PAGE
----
Practical Aspects of a Bar/Bat Mitzvah
For other families who are not affiliated with a synagogue (and are not keen on becoming members in order to have their child’s Bar or Bat Mitzvah there) may opt for a private route. They will hire a tutor to prepare their child and a Rabbi to be a part of the preparations and facilitate the service, which would take place at a site of their choosing.
Some families add personal and familial touches to the ceremony by creating objects of Jewish art, like a tallit (prayer shawl); by selecting a mitzvah [social action] project whereby the child engages in tikkun olam (correcting the world's wrongs); by permeating the entire celebration with acts of social service and environmental awareness, for example, by placing food baskets on the bimah (pulpit) instead of flowers, or sending left over food to a food pantry; or cutting down the amount of waste generated by the party by using mainly recyclable goods.
Some Bar/Bat Mitzvahs Demand Special Sensitivity
Even for a family without additional emotional challenges, extensive decision-making combined with the stresses of negotiating with a preteen child mean inevitable frustration. But when the parents are divorced or intermarried, or the child is severely disabled, the stakes are higher, and both parents and Jewish professionals must be sensitive and flexible.
When divorce is a factor, both parents must try to set aside their own emotional baggage and put the child's interests at center stage.
For interfaith families, the challenge is how to involve the non-Jewish parent and his or her extended family in a celebration that is Jewish. Because most of the potential roles in the service are Jewish ritual acts, they are often off limits for non-Jews. Yet synagogue policies vary with the Jewish movement, the synagogue, and the particular rabbi.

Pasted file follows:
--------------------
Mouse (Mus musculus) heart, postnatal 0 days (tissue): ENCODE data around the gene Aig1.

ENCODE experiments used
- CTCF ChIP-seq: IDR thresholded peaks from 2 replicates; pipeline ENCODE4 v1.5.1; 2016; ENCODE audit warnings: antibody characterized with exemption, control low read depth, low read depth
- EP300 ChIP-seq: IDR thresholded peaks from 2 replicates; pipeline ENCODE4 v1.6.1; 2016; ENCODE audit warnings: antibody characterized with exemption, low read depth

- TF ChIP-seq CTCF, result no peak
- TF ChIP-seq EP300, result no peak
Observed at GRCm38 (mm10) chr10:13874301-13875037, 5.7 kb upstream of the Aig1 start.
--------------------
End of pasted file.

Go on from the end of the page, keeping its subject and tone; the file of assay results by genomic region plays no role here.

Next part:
More complicated yet are the complexities of arranging a bar/bat mitzvah for a child with severe disabilities. Parents often encounter prejudice and misunderstanding and must explain why it makes sense for children with limited intellectual ability to celebrate their new obligation to participate in Jewish life.
Finally, the Bar/Bat Mitzvah
On the day of the bar/bat mitzvah, the child steps up to the bimah and performs the ritual activities for which he or she has prepared for months. Depending on the child's abilities and the synagogue's expectations, the child's role varies but nearly always includes being called up to the Torah for his or her first aliyah, reciting the blessings over the Torah (in traditionalist synagogues, girls will not receive an aliyah). Besides reading from the Torah and chanting the haftarah, many children lead all or part of the congregational service. In many synagogues, the child also offers an interpretation of the weekly Torah reading, an opportunity to wrest personal meaning from the sacred communal text.
Although the parents are often involved in the service, the only role with ancient roots is the father's (in traditional synagogues) or both parents' recitation of an ancient blessing formally recognizing the child's newfound physical, emotional, and moral maturity. Parents may also recite the shehekheyanu blessing (which thanks God for the opportunity to celebrate the occasion), present a tallit to the child, help lead the service, read from the Torah, and receive an aliyah.
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